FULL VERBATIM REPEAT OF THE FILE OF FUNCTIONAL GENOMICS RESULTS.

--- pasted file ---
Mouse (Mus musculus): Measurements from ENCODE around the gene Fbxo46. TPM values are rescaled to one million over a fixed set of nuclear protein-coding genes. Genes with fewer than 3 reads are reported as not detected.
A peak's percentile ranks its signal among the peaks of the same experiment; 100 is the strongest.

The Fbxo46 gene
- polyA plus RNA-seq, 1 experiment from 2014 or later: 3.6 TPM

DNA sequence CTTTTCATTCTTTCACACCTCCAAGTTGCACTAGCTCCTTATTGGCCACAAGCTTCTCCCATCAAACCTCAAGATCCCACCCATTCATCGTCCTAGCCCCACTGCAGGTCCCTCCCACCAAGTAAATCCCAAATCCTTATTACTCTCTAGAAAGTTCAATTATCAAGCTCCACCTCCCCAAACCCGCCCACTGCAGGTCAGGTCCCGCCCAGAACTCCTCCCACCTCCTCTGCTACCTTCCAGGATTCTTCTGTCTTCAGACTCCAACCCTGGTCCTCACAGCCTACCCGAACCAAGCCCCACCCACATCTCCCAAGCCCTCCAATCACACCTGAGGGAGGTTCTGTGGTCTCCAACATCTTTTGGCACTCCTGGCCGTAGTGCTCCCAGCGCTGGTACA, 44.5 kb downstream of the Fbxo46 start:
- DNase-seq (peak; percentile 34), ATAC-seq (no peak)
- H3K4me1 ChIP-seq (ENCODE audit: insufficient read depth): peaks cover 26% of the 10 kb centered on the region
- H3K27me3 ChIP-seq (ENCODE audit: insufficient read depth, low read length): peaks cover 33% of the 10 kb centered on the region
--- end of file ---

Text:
Mouse (Mus musculus): Measurements from ENCODE around the gene Fbxo46. TPM values are rescaled to one million over a fixed set of nuclear protein-coding genes. Genes with fewer than 3 reads are reported as not detected.
A peak's percentile ranks its signal among the peaks of the same experiment; 100 is the strongest.

The Fbxo46 gene
- polyA plus RNA-seq, 1 experiment from 2014 or later: 3.6 TPM

DNA sequence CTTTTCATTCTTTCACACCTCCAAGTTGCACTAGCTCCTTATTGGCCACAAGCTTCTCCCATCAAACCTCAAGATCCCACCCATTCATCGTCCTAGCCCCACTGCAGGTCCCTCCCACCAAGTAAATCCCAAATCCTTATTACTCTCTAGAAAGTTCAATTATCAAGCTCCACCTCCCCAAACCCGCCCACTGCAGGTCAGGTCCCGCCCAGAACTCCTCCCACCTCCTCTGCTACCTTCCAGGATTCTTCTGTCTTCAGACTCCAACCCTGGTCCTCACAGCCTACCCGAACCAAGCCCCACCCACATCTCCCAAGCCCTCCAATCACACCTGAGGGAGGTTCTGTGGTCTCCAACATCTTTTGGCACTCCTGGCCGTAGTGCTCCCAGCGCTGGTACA, 44.5 kb downstream of the Fbxo46 start:
- DNase-seq (peak; percentile 34), ATAC-seq (no peak)
- H3K4me1 ChIP-seq (ENCODE audit: insufficient read depth): peaks cover 26% of the 10 kb centered on the region
- H3K27me3 ChIP-seq (ENCODE audit: insufficient read depth, low read length): peaks cover 33% of the 10 kb centered on the region